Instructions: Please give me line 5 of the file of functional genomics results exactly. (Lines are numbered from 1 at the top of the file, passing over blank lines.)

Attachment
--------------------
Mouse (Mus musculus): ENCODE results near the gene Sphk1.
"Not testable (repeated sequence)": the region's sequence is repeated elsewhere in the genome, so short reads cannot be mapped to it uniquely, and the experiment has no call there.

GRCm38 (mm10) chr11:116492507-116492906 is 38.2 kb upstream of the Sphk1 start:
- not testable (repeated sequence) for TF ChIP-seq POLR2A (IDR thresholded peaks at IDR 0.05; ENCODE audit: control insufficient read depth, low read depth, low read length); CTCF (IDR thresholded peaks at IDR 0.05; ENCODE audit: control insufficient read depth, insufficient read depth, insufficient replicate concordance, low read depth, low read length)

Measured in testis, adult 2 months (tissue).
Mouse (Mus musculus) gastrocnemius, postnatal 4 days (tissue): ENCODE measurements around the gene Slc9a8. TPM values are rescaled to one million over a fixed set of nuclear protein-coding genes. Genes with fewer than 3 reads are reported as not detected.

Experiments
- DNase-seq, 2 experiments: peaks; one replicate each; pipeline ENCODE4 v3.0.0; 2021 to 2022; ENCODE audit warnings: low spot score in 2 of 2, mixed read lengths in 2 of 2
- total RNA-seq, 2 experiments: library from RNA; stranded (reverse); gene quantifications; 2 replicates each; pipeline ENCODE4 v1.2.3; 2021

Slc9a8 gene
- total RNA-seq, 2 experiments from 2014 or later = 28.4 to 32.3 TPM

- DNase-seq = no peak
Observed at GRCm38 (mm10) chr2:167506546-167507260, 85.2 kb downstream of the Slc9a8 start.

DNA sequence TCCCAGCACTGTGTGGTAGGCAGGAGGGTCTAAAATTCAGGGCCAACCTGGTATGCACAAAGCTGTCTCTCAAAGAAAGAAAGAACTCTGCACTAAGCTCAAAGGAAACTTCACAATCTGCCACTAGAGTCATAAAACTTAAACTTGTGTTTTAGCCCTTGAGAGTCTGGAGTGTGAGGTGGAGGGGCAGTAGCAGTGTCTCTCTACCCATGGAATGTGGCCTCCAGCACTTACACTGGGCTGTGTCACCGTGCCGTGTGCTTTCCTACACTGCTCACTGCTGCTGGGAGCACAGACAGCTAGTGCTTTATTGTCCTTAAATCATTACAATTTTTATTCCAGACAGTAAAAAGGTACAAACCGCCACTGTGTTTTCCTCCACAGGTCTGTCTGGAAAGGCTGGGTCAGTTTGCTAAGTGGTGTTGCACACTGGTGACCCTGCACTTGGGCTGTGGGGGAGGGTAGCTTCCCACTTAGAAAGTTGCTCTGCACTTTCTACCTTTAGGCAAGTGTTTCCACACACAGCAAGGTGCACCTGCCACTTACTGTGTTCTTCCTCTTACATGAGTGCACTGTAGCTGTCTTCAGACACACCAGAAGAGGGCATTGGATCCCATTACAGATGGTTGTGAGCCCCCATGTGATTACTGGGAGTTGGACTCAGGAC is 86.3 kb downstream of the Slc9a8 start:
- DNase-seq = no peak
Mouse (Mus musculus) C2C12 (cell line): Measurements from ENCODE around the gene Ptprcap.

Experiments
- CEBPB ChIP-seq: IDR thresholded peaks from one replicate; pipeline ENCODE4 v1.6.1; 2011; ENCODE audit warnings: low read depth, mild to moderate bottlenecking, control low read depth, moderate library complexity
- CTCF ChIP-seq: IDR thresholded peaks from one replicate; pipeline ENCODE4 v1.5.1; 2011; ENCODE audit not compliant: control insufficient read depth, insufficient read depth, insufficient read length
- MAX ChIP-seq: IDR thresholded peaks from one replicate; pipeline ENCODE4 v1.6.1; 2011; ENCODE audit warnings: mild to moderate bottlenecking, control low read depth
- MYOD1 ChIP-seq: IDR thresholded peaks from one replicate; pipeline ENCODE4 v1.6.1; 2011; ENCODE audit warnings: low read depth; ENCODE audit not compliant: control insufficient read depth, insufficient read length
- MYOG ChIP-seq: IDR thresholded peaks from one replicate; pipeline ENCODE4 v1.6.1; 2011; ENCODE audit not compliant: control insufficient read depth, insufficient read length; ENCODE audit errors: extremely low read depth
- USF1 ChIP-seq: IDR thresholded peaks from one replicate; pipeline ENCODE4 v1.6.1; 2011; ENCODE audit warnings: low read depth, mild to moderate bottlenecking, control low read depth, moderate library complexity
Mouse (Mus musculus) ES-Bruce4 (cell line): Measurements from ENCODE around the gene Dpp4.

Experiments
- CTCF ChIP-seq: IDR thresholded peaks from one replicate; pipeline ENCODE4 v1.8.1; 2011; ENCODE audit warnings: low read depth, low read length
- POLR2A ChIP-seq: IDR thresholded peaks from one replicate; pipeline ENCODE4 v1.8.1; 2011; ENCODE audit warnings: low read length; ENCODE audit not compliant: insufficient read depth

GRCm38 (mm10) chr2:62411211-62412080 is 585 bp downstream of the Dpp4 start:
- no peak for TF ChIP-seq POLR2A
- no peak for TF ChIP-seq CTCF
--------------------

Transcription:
Measured in testis, adult 2 months (tissue).